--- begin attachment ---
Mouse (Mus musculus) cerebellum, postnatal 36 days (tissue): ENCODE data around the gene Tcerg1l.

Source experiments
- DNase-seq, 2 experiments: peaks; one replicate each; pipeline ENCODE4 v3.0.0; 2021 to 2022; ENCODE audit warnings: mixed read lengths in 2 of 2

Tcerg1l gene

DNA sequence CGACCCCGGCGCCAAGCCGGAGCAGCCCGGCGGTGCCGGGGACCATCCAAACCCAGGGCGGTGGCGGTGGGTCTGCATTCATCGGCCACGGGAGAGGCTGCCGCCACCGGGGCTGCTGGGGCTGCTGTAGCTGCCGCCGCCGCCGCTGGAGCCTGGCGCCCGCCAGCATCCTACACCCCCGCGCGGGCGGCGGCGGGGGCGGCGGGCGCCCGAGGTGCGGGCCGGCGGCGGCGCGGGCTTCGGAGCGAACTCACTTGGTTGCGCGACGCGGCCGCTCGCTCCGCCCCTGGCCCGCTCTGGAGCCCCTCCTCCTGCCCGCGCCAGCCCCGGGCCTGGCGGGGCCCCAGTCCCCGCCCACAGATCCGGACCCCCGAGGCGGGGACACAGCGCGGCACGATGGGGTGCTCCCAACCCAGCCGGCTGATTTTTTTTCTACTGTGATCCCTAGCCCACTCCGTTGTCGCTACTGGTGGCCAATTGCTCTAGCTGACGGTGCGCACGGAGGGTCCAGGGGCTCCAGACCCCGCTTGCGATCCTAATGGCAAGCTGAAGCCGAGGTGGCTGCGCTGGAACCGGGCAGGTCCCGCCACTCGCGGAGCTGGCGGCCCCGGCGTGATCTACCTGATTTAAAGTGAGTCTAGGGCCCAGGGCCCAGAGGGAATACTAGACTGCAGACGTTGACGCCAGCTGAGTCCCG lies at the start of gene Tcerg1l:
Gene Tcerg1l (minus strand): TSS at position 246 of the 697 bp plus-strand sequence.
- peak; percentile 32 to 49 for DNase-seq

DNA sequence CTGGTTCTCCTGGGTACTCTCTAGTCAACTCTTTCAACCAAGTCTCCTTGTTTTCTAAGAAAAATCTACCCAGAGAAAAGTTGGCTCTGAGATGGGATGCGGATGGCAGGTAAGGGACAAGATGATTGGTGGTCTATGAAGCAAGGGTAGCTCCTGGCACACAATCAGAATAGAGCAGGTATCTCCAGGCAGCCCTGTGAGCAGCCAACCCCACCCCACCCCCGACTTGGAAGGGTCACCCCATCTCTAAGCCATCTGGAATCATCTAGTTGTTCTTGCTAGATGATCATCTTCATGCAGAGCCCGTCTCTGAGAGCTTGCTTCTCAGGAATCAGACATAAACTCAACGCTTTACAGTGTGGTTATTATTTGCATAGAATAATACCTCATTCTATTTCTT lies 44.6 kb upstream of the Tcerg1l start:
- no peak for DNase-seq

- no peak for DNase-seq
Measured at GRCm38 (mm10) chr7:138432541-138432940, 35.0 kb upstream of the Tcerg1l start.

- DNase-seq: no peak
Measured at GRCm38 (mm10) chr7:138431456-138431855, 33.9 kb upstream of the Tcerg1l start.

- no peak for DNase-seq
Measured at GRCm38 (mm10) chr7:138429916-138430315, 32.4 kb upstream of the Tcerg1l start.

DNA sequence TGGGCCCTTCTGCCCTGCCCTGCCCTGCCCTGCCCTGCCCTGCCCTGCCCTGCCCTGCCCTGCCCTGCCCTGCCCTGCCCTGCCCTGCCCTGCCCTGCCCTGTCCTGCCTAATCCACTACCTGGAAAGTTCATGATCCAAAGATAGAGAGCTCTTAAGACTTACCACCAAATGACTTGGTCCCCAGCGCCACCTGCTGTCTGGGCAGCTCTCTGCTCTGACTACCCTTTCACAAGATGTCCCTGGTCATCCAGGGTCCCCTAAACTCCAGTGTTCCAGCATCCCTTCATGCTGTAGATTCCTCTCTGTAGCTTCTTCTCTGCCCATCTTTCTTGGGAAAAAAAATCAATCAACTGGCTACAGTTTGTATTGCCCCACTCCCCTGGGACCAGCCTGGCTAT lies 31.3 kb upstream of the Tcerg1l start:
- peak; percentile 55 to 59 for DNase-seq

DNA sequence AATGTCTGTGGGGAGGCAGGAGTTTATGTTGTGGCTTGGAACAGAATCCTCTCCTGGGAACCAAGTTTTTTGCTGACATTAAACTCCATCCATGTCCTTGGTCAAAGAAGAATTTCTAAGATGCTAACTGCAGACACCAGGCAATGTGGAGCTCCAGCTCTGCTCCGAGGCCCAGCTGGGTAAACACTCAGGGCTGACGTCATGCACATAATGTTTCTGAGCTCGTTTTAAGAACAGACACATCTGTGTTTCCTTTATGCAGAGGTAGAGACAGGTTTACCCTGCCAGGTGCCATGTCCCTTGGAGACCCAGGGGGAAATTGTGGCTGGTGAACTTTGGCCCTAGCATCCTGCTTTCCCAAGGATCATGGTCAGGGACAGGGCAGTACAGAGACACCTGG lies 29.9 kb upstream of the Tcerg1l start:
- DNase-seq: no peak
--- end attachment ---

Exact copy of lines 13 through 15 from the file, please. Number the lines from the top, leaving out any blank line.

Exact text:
Measured at GRCm38 (mm10) chr7:138431456-138431855, 33.9 kb upstream of the Tcerg1l start.

- no peak for DNase-seq
Measured at GRCm38 (mm10) chr7:138429916-138430315, 32.4 kb upstream of the Tcerg1l start.